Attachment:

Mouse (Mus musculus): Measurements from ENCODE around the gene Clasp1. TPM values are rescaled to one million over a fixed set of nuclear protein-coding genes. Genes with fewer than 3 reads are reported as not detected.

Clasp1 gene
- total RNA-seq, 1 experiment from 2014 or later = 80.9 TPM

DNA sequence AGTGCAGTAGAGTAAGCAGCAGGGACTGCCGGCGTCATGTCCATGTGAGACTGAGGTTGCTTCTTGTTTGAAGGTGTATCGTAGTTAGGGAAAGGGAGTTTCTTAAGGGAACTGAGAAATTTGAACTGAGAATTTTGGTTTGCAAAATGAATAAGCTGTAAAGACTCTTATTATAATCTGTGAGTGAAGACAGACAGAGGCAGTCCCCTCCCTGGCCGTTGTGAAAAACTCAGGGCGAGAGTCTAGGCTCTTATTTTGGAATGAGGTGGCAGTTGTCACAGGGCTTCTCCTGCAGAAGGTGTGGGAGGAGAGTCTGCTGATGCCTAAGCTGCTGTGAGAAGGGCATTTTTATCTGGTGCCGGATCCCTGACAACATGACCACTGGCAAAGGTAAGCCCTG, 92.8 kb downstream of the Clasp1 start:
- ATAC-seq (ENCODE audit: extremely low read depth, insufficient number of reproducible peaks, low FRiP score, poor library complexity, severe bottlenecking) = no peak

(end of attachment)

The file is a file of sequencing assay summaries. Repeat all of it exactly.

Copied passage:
Mouse (Mus musculus): Measurements from ENCODE around the gene Clasp1. TPM values are rescaled to one million over a fixed set of nuclear protein-coding genes. Genes with fewer than 3 reads are reported as not detected.

Clasp1 gene
- total RNA-seq, 1 experiment from 2014 or later = 80.9 TPM

DNA sequence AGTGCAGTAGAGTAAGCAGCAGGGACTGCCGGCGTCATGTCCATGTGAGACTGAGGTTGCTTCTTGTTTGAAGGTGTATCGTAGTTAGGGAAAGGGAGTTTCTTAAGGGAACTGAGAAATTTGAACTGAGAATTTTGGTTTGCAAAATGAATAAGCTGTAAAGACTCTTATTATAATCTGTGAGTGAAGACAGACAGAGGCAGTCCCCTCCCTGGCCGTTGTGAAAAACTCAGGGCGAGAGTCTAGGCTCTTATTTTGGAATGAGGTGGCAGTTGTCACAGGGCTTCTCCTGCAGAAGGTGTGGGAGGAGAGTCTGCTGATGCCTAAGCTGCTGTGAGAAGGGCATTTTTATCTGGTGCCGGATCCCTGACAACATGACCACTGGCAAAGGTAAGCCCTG, 92.8 kb downstream of the Clasp1 start:
- ATAC-seq (ENCODE audit: extremely low read depth, insufficient number of reproducible peaks, low FRiP score, poor library complexity, severe bottlenecking) = no peak